Lieutenant-Colonel Ernest Swinton was one of the leading men in the development of the Tank Corps, going on to recruit hundreds of tank men who served in the First World War. Read his story in the first of a three part series on the creation of the Heavy Section of the Royal Machine-Gun Corps.
Swinton had, since early September 1914, been acting as ‘Eyewitness’ in France, a sort of official reporter writing press stories for publication in Britain. Before then he had served as Deputy Director of Railways, but he’d been a strong advocate of the machine-gun since the Boer War. And since Britain had only adopted the weapon in modest numbers, while the Germans had acquired hundreds of them he had switched his attention to machine-gun destroyers and began bombarding his seniors with ideas and suggestions about them.
Campaigning for Machine Gun-Destroyers
However as a regular Army officer Swinton would not go outside normal channels. He thought of approaching Churchill, who was already deeply involved, but would not because Churchill represented a rival service; the Royal Navy. Nor would he lay his ideas before the Prime Minister, Mr. Asquith, when he had the chance because that meant going over the head of Lord Kitchener, the man who he regarded as his ultimate boss. Swinton was called back from France in July 1915, renouncing his ‘Eyewitness’ job, to take up a position as Assistant Secretary to the Dardanelles Committee, which had been the Committee of Imperial Defence where Swinton had worked before the War. Captain Maurice Hankey, Royal Marines, the normal secretary was travelling out to Gallipoli to see things for himself, he would return at the end of August.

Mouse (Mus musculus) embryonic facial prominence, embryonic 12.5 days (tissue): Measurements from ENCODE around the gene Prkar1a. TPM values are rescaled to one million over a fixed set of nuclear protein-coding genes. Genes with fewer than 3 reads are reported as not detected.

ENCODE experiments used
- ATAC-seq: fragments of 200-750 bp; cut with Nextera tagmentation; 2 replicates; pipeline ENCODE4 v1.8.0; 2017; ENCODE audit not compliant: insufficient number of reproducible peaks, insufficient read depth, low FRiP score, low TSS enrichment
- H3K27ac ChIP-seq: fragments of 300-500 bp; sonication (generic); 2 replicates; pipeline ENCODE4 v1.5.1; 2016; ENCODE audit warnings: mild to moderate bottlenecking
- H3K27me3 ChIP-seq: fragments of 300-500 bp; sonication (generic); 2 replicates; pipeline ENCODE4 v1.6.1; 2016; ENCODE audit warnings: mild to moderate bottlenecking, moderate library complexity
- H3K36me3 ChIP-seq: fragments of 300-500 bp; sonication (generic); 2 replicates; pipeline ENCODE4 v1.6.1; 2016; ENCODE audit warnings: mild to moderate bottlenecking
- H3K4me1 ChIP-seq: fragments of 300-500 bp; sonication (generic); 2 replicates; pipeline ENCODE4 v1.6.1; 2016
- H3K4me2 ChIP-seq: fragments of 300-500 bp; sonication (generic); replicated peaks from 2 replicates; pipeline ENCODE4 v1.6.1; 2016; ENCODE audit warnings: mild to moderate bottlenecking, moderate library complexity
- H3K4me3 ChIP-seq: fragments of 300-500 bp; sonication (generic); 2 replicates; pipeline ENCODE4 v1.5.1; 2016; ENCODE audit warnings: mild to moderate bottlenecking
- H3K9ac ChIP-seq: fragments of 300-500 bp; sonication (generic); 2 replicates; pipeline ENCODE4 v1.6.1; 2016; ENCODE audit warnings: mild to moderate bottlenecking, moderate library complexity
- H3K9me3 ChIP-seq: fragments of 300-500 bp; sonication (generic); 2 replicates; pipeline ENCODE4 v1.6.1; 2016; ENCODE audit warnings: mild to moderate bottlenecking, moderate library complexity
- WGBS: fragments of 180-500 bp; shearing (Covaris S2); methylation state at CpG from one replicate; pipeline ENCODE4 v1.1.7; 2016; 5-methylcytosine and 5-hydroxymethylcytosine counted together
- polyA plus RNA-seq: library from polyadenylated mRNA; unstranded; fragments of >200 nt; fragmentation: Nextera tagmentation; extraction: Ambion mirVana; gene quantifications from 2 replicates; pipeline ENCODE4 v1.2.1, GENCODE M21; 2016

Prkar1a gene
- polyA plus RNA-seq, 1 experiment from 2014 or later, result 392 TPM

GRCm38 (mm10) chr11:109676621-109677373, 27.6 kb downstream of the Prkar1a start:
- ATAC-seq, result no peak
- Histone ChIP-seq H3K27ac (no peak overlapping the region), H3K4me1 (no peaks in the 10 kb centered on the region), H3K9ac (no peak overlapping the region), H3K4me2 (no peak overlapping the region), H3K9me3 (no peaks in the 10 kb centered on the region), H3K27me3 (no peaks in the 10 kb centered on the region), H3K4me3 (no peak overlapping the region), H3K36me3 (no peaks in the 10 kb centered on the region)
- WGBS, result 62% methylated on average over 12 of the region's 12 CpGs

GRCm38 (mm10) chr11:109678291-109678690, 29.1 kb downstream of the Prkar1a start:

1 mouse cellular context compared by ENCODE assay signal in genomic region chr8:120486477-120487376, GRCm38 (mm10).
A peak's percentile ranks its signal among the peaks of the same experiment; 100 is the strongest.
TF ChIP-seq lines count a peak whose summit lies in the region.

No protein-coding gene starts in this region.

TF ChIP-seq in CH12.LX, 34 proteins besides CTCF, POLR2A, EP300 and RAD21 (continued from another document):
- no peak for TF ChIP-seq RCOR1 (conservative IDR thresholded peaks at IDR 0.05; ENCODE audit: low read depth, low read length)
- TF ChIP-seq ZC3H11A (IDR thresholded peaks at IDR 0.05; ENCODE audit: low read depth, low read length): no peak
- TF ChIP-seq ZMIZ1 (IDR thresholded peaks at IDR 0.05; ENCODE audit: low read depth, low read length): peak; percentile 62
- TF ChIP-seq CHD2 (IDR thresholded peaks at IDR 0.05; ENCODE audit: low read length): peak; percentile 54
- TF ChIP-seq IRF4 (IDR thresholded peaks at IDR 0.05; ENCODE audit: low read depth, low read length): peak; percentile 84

Being something of an enthusiast for the machine-gun destroyer idea, Hankey encouraged Swinton with his project, which was about the time that the War Office took an interest in the Landships Committee and from then on Swinton became more intimately involved, so, for the next seven or eight months Swinton continued as Assistant Secretary to the Dardanelles Committee while becoming more and more involved in Landship development until, in about March 1916 he was appointed to the command of the new ‘Tank Detachment’ in Britain with the rank of acting Colonel.
That was when his recruiting duties actually began.
Read the next section on Swinton’s recruitment methods here.